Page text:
'Q. You know now, at present, at this moment--you fully appreciate what you are saying, do you not? A. Yes. Q. You know you have entered a plea of guilty, to an indictment charging you with the crime of burglary in the first degree? A. Yes, sir. Q. You know what the word guilty means--you confess to the commission of that crime? A. Yes.' At the close of that examination he stated: 'I have nothing more to say, but prefer to consult with my own lawyer.' On April 4, 1907, he appeared in court for sentence, represented by counsel, the attorney whom the court had asked on March twenty-eighth to ascertain whether he understood the proceeding, and who, according to said affidavit, had in the meantime been requested by Brandt to represent him. Said counsel made an appeal to the court for clemency but, although he stated that both he and his client realized the gravity of the situation, he made no request for leave to withdraw the plea of guilty. He did, however, produce certain articles, which he said were found in the prisoner's possession and belonged to Mr. Schiff, evidently the articles of jewelry which the prisoner had under

Page 544

oath on March twenty-eighth denied taking, and stated that the prisoner desired to give them up and to come before the court 'in a state of deep repentance.' At the conclusion of the remarks of counsel, a detective sergeant was sworn, a report respecting the prisoner's record made by the witness to an inspector of police was read, and a check was produced which the prisoner first denied, and then admitted, forging. At the conclusion of the proceedings on April fourth the court sentenced the prisoner to imprisonment in a State prison for the term of thirty years, and upon a commitment regular in form, reciting a conviction by confession of burglary in the first degree, he was committed to Sing Sing prison and later, pursuant to law, was transferred to Clinton prison. On February 9, 1912, a writ of habeas corpus returnable at the Special Term, New York county, was allowed by a justice of the Supreme Court upon the petition of the relator, who styled himself 'the next friend of Folke Engle Brandt.' The defendant returned that the prisoner was detained by virtue of a judgment of conviction of the Court of General Sessions of the Peace of the city and county of New York. A copy of the commitment was attached to the return, and the original was produced for the inspection of the court. A traverse, verified by the relator, 'to the best of his information and belief,' not by the prisoner as is required by section 2039 of the Code of Civil Procedure, was filed in which it was averred among other things that Brandt was never tried for the crime charged in the indictment and never pleaded guilty. The indictment, the stenographer's minutes of the proceedings thereon, a certified copy of the court minutes taken from the clerk's minute book and the affidavit hereinbefore referred to were read in evidence, as the order appealed from recites, in support of the traverse, and upon the record thus made the matter was submitted to the court for decision with the acquiescence of all parties, and thereupon an order was entered discharging the prisoner from the custody of the defendant under the said judgment of conviction and remanding him to the custody of the warden of the city prison of the city of New York to await trial on the indictment of March 22, 1907. From that order as resettled, the Attorney-General and the district attorneys of New York and Clinton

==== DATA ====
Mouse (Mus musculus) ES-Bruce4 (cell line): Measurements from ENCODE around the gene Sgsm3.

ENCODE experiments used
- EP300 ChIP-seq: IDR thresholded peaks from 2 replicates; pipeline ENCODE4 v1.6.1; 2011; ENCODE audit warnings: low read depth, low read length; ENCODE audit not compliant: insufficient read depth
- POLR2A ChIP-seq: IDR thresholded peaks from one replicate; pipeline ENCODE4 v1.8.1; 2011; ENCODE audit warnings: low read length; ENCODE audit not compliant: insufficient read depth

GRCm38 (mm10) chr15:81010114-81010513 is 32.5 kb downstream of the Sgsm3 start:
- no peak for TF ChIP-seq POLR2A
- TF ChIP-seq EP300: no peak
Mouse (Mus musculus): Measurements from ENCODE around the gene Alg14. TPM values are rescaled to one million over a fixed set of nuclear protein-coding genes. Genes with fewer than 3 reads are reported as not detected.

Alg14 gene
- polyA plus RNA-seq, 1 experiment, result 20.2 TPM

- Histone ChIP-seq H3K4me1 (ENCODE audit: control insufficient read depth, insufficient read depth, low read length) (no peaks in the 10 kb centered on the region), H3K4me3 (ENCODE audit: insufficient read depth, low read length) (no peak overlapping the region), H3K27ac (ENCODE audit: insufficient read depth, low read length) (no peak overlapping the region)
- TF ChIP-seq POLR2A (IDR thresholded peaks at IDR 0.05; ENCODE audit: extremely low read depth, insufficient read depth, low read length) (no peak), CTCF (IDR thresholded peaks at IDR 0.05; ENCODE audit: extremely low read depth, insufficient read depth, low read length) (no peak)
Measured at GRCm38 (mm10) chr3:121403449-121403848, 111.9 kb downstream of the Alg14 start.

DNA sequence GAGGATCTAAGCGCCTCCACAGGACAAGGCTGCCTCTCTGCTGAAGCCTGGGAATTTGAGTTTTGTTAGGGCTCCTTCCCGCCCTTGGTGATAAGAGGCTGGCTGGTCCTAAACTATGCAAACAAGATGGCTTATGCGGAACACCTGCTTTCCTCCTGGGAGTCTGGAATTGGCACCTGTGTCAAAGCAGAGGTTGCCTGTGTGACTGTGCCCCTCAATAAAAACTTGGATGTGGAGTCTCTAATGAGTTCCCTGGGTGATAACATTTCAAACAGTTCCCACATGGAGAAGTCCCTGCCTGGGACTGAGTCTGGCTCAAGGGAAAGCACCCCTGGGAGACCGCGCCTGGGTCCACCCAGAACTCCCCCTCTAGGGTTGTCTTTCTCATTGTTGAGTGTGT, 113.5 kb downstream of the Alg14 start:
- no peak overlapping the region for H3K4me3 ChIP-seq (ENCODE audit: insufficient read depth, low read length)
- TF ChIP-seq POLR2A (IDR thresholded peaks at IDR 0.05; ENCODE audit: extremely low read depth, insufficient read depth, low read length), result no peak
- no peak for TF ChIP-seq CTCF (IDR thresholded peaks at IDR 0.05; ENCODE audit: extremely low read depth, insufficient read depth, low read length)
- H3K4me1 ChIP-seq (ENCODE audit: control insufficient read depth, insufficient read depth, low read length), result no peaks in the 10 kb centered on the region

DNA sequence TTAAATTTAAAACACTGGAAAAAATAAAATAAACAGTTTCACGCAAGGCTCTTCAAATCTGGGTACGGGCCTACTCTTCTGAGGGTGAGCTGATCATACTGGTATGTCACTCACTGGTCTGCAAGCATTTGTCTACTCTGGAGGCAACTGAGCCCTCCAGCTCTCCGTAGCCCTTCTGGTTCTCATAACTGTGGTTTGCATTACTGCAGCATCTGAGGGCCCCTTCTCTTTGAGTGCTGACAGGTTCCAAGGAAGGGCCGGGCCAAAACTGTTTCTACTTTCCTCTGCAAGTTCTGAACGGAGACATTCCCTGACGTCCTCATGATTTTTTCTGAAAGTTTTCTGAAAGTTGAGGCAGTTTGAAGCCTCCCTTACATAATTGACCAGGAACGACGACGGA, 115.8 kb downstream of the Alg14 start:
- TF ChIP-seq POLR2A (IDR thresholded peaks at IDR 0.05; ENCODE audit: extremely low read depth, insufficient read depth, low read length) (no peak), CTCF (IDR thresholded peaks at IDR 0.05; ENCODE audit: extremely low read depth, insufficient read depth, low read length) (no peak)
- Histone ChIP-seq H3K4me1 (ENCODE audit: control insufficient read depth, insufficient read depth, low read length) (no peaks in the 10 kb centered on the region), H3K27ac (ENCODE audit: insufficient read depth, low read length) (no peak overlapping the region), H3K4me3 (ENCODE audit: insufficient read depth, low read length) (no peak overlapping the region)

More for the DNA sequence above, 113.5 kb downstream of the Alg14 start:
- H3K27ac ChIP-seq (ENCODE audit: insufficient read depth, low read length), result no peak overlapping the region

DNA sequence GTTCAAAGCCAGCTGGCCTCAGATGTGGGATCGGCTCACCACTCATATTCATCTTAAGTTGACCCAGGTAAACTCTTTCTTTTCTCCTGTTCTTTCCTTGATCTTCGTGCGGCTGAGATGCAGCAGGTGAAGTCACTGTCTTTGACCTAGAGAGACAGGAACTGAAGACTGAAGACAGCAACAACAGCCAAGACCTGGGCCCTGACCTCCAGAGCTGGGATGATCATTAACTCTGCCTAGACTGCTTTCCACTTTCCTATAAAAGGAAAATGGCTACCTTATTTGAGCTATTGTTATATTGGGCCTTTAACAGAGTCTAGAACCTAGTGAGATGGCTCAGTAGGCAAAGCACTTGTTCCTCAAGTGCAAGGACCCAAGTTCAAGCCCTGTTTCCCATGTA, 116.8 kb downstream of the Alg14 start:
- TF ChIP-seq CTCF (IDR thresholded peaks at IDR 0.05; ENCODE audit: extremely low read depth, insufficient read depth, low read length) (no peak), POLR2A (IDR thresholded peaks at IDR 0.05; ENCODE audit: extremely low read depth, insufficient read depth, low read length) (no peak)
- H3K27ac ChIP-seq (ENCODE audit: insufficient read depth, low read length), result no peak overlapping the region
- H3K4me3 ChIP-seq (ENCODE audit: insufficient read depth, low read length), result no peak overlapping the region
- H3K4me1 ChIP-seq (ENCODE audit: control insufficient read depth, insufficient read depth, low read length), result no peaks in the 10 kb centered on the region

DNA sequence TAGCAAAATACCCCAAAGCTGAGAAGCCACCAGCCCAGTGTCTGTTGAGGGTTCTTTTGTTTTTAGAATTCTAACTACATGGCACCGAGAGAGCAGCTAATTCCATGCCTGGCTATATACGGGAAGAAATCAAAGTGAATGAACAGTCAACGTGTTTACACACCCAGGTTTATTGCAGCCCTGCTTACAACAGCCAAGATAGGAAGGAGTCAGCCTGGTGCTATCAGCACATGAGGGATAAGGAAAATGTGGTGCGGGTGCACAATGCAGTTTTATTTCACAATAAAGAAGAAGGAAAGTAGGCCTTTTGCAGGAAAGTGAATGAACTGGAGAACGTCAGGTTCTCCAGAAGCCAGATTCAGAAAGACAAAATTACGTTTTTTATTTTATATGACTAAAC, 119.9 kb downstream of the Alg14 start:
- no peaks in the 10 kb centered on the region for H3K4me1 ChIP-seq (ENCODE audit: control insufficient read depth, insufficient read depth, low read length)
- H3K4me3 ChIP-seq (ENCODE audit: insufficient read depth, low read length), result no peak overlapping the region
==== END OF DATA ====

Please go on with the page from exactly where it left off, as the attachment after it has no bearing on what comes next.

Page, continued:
Page 545

counties have appealed in the name of the People of the State ...